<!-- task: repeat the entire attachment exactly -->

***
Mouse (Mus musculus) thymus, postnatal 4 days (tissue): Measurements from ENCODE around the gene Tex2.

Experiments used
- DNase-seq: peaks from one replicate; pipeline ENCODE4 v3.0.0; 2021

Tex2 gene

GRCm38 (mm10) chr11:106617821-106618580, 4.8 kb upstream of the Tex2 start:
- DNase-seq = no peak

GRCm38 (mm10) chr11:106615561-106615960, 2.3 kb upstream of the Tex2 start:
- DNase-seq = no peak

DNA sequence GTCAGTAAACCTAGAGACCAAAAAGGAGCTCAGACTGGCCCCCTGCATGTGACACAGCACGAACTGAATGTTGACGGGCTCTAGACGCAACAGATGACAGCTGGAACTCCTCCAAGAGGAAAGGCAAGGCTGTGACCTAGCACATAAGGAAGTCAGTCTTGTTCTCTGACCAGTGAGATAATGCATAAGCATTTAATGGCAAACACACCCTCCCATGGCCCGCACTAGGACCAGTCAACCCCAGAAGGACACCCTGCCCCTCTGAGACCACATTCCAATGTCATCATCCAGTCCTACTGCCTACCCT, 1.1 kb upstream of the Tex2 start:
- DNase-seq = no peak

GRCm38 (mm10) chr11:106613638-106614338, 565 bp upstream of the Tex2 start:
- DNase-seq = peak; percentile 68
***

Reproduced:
Mouse (Mus musculus) thymus, postnatal 4 days (tissue): Measurements from ENCODE around the gene Tex2.

Experiments used
- DNase-seq: peaks from one replicate; pipeline ENCODE4 v3.0.0; 2021

Tex2 gene

GRCm38 (mm10) chr11:106617821-106618580, 4.8 kb upstream of the Tex2 start:
- DNase-seq = no peak

GRCm38 (mm10) chr11:106615561-106615960, 2.3 kb upstream of the Tex2 start:
- DNase-seq = no peak

DNA sequence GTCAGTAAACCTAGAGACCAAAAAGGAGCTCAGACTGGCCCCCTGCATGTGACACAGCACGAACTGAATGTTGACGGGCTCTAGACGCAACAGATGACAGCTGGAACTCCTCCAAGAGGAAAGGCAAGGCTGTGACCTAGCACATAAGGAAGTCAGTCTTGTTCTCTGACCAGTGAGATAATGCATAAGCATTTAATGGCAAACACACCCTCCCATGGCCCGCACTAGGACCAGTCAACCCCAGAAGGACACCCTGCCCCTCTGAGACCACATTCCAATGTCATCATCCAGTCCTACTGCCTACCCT, 1.1 kb upstream of the Tex2 start:
- DNase-seq = no peak

GRCm38 (mm10) chr11:106613638-106614338, 565 bp upstream of the Tex2 start:
- DNase-seq = peak; percentile 68